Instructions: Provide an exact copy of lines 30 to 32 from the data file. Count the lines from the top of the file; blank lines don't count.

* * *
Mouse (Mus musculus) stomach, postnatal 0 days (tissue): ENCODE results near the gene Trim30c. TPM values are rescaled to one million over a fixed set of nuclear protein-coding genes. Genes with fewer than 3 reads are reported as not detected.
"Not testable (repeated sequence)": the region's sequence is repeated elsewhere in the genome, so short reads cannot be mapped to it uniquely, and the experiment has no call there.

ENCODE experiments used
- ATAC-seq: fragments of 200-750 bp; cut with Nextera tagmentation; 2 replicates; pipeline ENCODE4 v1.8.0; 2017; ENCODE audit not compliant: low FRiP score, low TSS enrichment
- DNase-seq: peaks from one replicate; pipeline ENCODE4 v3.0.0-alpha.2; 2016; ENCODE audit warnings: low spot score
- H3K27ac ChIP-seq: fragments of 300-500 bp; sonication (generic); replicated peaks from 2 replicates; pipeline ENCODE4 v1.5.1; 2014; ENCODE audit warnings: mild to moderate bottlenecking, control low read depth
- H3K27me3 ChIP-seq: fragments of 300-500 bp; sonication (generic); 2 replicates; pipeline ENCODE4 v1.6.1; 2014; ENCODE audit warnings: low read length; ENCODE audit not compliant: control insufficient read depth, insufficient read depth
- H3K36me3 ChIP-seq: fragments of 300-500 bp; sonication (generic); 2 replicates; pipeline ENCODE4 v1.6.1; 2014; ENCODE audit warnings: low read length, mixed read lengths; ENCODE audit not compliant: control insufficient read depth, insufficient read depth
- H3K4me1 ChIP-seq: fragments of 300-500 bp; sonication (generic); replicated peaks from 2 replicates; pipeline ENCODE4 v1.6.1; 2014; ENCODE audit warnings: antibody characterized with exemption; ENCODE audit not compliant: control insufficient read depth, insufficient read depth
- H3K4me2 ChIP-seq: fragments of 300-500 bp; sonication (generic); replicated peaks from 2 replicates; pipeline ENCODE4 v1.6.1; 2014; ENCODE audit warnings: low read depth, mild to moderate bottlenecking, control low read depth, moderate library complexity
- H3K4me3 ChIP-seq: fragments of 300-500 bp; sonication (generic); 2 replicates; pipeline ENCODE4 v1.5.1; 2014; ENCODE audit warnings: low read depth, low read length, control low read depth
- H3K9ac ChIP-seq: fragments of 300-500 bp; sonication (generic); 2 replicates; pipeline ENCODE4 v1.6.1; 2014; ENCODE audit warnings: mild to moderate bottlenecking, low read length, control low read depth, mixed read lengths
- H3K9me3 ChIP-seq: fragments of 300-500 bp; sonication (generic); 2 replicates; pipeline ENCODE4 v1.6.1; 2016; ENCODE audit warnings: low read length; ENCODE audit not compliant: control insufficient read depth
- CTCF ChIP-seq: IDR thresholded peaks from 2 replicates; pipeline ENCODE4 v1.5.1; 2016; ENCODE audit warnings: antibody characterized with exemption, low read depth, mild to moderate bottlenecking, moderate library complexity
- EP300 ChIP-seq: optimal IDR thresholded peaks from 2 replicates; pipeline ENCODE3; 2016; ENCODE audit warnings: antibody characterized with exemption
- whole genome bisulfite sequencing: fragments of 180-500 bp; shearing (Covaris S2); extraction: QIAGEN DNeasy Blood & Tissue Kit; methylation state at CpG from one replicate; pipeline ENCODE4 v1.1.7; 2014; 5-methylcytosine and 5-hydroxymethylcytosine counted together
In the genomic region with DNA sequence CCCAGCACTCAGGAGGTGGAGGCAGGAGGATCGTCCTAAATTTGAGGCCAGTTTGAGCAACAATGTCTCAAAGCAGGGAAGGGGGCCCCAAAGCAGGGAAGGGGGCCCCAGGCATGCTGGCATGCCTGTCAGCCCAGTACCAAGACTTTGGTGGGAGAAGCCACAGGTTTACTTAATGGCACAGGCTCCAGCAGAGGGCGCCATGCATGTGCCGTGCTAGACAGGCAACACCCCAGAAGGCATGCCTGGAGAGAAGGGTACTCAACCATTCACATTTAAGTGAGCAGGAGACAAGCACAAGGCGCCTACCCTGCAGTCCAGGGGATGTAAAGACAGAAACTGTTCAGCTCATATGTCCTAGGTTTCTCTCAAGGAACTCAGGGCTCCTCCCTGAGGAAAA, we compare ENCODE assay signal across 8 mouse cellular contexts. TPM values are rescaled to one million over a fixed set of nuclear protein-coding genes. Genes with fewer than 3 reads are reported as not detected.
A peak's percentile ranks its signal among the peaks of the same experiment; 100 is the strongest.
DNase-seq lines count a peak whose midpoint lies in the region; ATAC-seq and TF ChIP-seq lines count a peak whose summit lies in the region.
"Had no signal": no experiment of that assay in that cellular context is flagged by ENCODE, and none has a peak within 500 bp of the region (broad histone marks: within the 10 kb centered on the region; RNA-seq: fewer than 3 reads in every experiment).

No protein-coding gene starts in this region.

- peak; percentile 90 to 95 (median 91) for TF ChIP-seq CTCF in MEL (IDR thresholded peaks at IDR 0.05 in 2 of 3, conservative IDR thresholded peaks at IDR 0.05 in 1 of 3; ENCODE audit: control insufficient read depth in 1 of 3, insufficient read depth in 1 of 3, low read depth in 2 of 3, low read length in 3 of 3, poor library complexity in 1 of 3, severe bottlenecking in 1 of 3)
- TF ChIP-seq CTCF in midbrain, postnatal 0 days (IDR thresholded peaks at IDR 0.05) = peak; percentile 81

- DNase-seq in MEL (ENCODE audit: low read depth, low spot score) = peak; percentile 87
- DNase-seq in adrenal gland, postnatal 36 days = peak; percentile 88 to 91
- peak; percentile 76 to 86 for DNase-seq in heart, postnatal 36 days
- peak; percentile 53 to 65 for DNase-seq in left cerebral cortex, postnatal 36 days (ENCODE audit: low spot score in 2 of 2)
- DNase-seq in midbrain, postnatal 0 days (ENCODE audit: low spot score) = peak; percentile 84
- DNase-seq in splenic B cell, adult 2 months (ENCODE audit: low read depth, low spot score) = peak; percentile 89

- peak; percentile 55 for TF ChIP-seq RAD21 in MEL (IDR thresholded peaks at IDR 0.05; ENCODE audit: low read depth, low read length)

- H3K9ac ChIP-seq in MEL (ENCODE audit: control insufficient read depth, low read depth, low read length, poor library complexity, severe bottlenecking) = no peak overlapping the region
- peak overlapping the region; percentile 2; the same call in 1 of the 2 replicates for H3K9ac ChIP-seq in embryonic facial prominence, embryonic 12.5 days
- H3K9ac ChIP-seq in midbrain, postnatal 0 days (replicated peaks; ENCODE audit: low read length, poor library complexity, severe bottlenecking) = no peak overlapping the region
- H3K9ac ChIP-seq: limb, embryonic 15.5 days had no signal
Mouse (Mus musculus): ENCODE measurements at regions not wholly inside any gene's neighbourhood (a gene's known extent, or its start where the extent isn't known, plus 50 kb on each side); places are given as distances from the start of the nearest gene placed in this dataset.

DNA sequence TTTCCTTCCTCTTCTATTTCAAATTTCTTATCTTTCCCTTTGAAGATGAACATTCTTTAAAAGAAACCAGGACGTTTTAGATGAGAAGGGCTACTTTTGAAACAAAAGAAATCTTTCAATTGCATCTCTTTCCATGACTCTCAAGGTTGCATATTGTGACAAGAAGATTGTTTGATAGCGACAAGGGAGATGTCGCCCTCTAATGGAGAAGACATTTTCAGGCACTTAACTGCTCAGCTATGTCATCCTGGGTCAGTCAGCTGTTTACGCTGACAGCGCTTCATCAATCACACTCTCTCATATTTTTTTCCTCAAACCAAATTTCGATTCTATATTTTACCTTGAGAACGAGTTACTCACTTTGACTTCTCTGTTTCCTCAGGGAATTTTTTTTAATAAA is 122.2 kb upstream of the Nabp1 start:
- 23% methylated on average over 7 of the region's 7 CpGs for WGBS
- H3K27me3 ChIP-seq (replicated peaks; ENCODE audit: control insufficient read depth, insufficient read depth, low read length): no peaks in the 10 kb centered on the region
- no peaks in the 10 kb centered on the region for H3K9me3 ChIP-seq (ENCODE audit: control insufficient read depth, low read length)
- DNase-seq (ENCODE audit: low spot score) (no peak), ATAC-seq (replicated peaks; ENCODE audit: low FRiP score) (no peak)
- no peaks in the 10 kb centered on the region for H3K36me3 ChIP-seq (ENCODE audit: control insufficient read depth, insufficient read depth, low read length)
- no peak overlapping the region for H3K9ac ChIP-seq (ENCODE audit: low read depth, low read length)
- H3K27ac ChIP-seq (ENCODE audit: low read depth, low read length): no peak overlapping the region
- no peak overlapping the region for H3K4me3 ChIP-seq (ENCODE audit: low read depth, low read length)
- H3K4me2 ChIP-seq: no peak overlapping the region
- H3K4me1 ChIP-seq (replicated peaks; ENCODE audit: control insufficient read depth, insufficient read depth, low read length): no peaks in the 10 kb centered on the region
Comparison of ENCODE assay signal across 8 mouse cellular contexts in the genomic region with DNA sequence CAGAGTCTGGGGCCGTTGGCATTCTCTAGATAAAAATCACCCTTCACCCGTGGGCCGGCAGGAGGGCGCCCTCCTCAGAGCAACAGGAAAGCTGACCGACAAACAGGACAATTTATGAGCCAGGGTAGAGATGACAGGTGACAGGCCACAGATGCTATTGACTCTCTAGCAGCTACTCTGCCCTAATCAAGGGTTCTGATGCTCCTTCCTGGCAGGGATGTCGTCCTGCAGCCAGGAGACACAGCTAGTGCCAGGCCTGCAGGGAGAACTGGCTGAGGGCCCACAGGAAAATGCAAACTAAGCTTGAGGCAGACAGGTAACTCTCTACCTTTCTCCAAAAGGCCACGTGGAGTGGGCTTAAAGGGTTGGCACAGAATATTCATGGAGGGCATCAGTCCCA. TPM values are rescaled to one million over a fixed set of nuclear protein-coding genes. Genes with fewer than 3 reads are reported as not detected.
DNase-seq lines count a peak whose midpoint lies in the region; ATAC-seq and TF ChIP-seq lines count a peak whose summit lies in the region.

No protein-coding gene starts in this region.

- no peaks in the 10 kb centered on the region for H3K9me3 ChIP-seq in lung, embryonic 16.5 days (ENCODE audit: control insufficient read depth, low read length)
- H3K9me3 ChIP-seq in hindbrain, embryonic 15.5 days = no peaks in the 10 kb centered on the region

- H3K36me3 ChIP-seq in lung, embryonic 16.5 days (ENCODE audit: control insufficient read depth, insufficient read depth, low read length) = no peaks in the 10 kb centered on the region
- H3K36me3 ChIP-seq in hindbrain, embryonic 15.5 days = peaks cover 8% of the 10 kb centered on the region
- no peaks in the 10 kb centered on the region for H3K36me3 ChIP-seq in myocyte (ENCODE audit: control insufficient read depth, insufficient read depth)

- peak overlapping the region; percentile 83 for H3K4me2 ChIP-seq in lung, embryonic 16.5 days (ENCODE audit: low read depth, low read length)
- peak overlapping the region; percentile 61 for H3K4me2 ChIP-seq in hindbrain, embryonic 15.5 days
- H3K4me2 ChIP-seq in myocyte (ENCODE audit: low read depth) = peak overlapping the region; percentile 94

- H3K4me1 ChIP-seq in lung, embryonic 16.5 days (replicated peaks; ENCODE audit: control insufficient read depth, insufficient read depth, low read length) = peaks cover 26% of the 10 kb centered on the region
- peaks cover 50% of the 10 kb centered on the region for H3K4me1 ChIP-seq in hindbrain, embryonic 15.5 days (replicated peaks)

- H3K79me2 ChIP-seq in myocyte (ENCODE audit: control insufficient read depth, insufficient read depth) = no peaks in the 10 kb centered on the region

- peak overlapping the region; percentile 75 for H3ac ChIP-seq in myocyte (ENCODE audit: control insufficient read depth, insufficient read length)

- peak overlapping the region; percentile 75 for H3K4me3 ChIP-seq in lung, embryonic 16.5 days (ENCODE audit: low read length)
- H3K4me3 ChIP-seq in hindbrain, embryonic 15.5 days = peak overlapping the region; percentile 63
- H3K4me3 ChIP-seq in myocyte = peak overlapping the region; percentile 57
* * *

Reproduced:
- peak; percentile 55 for TF ChIP-seq RAD21 in MEL (IDR thresholded peaks at IDR 0.05; ENCODE audit: low read depth, low read length)

- H3K9ac ChIP-seq in MEL (ENCODE audit: control insufficient read depth, low read depth, low read length, poor library complexity, severe bottlenecking) = no peak overlapping the region
- peak overlapping the region; percentile 2; the same call in 1 of the 2 replicates for H3K9ac ChIP-seq in embryonic facial prominence, embryonic 12.5 days